Mother Nature's wrath was worse than I had originally reported in yesterday's posting...
According to various media outlets, not only was Broad Street Subway, P&W and Regional Rail service impacted, but parts of Upper Darby Township and Darby Borough, in addition to the Overbrook section of the city, were hit hard. Actually, to say that these areas were hit hard would be a major understatement.
In Overbrook, downed trees on Haverford Av east of Lansdowne forced the 30 to operate on diversion via 67 St.
Major flooding in two parts of Upper Darby had severe impacts on SEPTA. The area around State Rd and Lansdowne Av in Drexel Hill was hit very hard, with reports of massive flooding at the Bond Shopping Center. As such, the 110 was forced to divert via West Chester Pike and Township Line Rd, bypassing that part of Drexel Hill.
As reported yesterday, the area around 69 St and Marshall Rd was hit very hard, with reports of flood waters reaching 3-4 feet at the Pathmark on 69 St. This caused the 42 to cut back most trips to 61-Pine, while the 108, 109, and 113 were forced to make major detours around the area. The 108 most likely had to take Garrett Rd, Lansdowne Av, and Baltimore Pike just to get remotely close to being on schedule, much less on route.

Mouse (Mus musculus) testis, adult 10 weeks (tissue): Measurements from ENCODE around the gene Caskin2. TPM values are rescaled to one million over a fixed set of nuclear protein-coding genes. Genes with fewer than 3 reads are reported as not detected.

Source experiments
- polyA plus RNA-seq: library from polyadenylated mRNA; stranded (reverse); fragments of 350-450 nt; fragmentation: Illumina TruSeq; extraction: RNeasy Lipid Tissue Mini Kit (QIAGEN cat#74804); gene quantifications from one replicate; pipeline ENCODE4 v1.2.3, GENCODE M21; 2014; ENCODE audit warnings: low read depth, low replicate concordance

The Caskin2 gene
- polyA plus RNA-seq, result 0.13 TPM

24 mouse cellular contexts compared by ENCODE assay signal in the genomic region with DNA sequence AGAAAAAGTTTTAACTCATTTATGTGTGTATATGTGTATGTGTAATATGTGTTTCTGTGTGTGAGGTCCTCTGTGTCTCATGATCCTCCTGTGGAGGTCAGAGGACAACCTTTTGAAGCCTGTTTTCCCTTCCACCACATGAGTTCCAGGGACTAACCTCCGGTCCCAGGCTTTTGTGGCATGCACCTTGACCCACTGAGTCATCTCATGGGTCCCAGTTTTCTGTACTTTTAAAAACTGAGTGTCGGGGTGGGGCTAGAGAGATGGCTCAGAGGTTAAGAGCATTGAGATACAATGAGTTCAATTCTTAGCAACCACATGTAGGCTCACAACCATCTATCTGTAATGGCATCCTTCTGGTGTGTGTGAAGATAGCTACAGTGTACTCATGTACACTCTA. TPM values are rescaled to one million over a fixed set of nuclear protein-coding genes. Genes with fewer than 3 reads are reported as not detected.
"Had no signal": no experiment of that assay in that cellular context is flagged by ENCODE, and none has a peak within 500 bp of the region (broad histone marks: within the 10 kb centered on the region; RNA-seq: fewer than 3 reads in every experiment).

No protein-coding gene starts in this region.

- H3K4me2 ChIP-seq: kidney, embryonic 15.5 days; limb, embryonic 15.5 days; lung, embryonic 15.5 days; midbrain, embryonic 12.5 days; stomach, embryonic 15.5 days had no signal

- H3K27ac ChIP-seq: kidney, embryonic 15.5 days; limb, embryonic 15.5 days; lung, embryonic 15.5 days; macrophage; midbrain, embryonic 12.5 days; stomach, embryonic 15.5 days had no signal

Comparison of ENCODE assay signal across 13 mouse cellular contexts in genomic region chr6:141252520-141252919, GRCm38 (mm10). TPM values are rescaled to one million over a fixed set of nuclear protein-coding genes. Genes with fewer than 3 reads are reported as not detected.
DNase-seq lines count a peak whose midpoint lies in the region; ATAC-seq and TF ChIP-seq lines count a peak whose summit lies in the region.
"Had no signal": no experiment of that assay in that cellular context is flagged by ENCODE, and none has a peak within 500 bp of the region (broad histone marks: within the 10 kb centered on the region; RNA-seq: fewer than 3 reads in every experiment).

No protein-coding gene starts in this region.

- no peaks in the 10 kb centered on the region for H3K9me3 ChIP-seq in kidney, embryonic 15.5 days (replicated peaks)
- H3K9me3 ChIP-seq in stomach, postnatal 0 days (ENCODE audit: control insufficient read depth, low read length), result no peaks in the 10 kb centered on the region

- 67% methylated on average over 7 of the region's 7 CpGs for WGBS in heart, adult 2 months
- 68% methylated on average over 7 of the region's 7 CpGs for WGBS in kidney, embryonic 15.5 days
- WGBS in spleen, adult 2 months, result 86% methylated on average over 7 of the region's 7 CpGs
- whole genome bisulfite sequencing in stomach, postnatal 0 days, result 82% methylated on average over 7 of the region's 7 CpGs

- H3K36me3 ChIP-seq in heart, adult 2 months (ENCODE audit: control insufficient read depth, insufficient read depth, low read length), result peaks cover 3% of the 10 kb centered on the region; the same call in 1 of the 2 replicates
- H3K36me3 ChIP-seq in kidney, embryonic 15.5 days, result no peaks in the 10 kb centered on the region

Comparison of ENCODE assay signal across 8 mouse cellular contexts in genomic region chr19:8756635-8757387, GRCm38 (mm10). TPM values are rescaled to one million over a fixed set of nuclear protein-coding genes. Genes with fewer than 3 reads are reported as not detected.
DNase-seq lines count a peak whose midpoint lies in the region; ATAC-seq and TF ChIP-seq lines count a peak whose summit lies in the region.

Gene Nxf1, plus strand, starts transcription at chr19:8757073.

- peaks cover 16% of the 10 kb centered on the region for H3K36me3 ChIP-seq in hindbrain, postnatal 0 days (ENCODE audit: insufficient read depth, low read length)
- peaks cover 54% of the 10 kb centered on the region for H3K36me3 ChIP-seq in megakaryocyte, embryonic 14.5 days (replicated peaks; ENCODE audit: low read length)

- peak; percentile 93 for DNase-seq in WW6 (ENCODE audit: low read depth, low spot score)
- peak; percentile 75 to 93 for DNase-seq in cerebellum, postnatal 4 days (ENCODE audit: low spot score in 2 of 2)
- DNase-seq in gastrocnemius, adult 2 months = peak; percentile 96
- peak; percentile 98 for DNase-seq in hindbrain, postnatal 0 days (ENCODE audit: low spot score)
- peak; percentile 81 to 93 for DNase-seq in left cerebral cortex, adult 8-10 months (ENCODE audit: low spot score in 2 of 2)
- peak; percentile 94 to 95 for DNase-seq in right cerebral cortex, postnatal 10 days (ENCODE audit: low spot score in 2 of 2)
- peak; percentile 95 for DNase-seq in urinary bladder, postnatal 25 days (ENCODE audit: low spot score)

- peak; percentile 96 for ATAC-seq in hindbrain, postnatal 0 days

In Darby, service on the 11 was cut back due to flooding along Main St; this presumably caused headaches for operators on the 13 who were pulling in or out of service from Elmwood Depot. In addition to Main St, MacDade Blvd near Springfield Rd was closed for most of yesterday, adding to further problems for 113 operators, as well as operators on the 114 and 305. Even though none of the bus routes serving Darby Borough operate on that portion of MacDade Blvd, having that part of MacDade shut down at Springfield Rd, coupled with the flooding along Main St, made navigating around Darby very difficult. (And, yes, as tempting as it is, I'm not going to suggest that the flooding was a sign from God that the powers that be in Darby Borough get their acts together.)
With the exception of the detour on the 30, most routes had returned to their normal routings as of this afternoon.